Our hotel, called Sixty LES, is situated close to all the trendy hipster bars and restaurants. The hotel itself has two restaurants, which seemed quite nice, but we never really visited. We only went to the bar once, which has a lovely terasse with a nice view of the city. Speaking of the view of the city, we took a room with a very nice panoramic view of the Manhattan skyline — we could see the Empire State Building, Chrysler Building and One World Observatory, which was still being built, I think, during the first time we were in New York.


Hubby resting on one of the comfiest seats ever. I wanted to bring it home. Sitting here on our hotel balcony where you can see the One World Observatory in the background.


This is the view of the street, the bar and the restaurant of our hotel, from our room’s balcony


Hubby had been dying to dine at Ivan Ramen eversince he saw it on Chef’s Table on Netflix


Eating a Non-Ramen (Tsukemen)


At a cozy brunch place called, Devocion in Williamsburg, Brooklyn


Instagram-worthy breakky


The view of the city from Williamsburg Park


Chanced upon an Italian-American Fiesta


Queensboro Bridge at Sutton Place Park — that bridge from Woody Allen‘s movie, Manhattan


Lying in the shade, resting my tired feet while waiting for lunch


The face of hunger… Shake Shack for lunch!


Taking the train at Grand Central


One World Observatory


I will never get tired of this view!






Seafood dinner with a friend… I forgot the name of the restaurant but it was really good

A visit to New York is not complete without a visit to one of its famous museums. Last time we were there, we visited The Guggenheim and the Museum of Natural History. This time around, hubby and I went to the MOMA. I’m not really so much into modern and contemporary art. But I am quite fond of the earlier ones like Picasso, Seurat, Dali, et al. I do not really care so much about Rothko (which hubby loves) and Pollock (which I absolutely detest). And I most especially abhor those weird (verging on the absurd) installations whose artistic values are always very subjective.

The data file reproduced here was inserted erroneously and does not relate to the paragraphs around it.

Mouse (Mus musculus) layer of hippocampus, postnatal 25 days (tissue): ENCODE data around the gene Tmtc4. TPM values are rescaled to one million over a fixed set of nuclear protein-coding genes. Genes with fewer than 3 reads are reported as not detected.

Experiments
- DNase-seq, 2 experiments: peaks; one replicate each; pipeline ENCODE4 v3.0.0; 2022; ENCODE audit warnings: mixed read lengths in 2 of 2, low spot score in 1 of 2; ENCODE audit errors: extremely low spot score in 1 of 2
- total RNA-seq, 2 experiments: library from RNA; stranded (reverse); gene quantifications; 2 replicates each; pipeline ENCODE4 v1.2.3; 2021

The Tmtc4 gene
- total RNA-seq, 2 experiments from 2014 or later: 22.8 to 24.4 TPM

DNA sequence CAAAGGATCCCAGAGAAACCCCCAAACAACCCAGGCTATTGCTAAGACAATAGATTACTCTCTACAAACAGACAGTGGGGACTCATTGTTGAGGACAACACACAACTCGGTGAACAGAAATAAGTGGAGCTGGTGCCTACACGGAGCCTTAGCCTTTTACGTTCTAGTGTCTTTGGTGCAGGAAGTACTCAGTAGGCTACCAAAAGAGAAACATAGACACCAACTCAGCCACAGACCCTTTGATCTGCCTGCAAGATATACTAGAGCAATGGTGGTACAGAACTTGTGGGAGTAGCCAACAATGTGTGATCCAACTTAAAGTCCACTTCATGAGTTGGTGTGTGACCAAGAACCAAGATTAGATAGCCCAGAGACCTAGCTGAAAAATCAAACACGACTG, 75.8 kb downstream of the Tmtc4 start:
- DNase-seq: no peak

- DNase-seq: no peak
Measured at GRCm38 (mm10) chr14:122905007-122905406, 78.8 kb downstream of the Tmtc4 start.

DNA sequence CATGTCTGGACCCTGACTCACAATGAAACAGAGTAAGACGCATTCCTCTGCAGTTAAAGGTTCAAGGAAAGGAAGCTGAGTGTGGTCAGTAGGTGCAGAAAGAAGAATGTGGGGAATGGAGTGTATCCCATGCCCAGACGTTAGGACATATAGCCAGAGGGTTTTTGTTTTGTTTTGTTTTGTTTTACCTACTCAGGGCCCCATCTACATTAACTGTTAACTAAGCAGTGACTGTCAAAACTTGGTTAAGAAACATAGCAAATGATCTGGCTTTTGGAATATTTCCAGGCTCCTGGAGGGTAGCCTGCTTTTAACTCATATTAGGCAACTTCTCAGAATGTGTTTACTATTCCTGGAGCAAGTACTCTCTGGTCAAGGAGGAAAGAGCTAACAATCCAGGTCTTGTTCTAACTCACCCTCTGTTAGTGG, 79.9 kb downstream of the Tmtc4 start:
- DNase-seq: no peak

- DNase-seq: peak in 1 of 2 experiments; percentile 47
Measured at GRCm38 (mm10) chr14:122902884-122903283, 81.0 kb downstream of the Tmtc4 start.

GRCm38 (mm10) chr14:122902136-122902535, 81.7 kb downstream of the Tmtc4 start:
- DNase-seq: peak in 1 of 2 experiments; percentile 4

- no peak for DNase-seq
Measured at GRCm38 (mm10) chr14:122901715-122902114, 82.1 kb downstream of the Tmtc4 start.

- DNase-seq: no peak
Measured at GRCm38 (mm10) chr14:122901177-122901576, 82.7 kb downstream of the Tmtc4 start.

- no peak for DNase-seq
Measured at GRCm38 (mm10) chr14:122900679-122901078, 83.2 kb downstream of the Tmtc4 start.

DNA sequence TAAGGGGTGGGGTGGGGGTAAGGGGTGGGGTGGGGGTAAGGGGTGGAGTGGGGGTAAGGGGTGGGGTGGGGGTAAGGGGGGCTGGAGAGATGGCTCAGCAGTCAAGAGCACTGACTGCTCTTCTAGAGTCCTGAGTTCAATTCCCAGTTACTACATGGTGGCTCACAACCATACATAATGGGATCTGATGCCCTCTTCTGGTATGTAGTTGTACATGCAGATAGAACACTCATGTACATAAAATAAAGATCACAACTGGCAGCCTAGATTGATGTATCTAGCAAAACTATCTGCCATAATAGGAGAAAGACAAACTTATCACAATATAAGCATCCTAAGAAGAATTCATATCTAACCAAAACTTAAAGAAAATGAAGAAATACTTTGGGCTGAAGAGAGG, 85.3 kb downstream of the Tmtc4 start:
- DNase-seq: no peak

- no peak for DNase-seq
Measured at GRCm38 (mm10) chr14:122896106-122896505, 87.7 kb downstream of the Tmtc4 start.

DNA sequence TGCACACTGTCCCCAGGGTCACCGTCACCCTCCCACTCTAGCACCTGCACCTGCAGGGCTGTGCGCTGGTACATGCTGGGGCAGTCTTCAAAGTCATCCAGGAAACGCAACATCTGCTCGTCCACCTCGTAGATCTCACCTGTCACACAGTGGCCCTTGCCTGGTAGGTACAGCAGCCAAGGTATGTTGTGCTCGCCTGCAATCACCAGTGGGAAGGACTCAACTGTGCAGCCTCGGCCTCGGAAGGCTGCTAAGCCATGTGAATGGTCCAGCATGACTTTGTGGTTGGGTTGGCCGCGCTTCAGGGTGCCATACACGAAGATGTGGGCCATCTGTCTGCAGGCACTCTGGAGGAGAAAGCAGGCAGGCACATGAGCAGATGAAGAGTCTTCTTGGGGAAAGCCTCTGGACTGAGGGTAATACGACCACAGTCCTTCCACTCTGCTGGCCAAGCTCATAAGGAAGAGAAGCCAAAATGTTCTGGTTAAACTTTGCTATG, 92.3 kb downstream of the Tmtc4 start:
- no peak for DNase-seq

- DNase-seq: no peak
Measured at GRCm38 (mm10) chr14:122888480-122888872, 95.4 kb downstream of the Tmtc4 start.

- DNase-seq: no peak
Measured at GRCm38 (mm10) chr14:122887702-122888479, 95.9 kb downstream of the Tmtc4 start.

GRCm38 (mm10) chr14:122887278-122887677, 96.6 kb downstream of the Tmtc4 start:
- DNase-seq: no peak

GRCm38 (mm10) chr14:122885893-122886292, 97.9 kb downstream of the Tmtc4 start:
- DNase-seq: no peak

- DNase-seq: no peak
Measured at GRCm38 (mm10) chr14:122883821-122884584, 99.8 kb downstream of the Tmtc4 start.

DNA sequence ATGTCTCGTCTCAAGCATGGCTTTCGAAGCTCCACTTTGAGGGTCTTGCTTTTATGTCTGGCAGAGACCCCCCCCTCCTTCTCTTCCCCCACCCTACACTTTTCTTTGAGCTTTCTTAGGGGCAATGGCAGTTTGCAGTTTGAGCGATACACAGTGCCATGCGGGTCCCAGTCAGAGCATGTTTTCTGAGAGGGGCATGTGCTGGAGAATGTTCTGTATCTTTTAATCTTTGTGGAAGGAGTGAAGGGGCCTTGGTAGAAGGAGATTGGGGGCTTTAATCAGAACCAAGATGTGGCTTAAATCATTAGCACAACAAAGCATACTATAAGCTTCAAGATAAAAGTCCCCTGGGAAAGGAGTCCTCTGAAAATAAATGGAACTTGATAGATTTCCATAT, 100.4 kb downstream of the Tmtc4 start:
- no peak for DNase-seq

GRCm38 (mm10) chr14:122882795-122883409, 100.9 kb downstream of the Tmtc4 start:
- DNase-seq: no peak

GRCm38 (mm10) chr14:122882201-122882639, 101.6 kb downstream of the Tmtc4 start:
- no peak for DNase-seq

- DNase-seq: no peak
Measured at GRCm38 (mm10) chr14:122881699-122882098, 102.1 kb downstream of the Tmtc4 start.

I was so happy and so lucky to have come to the MOMA on one of its less busy days and least busy times, the exact details of which, I will not share here to preserve this quiet time that I could hopefully be able to return to someday. For this, I seek your forgiveness and kind understanding to bestow upon a lover-of-the-quiet-and-peaceful introvert like myself.


Broadway Boogie Woogie and Lady in Red




One of my favorite Picasso paintings, the first time I have ever known too, back in the  Encyclopaedia days of my romantic, Google-free childhood!


That rare moment at the MOMA when I had this famous painting all to myself for a few heart beats! For those who live in another planet, this painting is called, “Starry Night” by Vincent van Gogh






I’m not much of a Warhol fan but this one kinda speaks to me… the cans just look so cheerful!.. or not…

One of the things that I was so happy about to be back in New York was the fact that Miss Saigon is back again on Broadway. I missed seeing it a decade or so ago back when they were showing it in Manila with Lea Salonga in the cast! But this time, I didn’t let this opportunity pass. You can read the full experience here, if you wish to know more about it.


Very much a Miss Saigon fan!.. New York City, always the setting of any “movie in my mind”


So happy to be back at Times Square and not be wrapped in thick, heavy coat this time around!


One last look at this view!


Bagels and eggs at a vegetarian place called, The Butcher’s Daughter on our last day in New York

The last time I was in New York, it was bleak and cold and snowy. This time around, it was all bright and sunny and smiley and even more photogenic! One of the very few regrets I have in life is not having lived in this vivacious city while I was still single. Sadly, it’s not really a very practical place for married people with kids. But still, it’s one of the places I’d always look forward to seeing again and again in my life.

I ♥ NYC. 🙂

Thanks for reading and have a good weekend!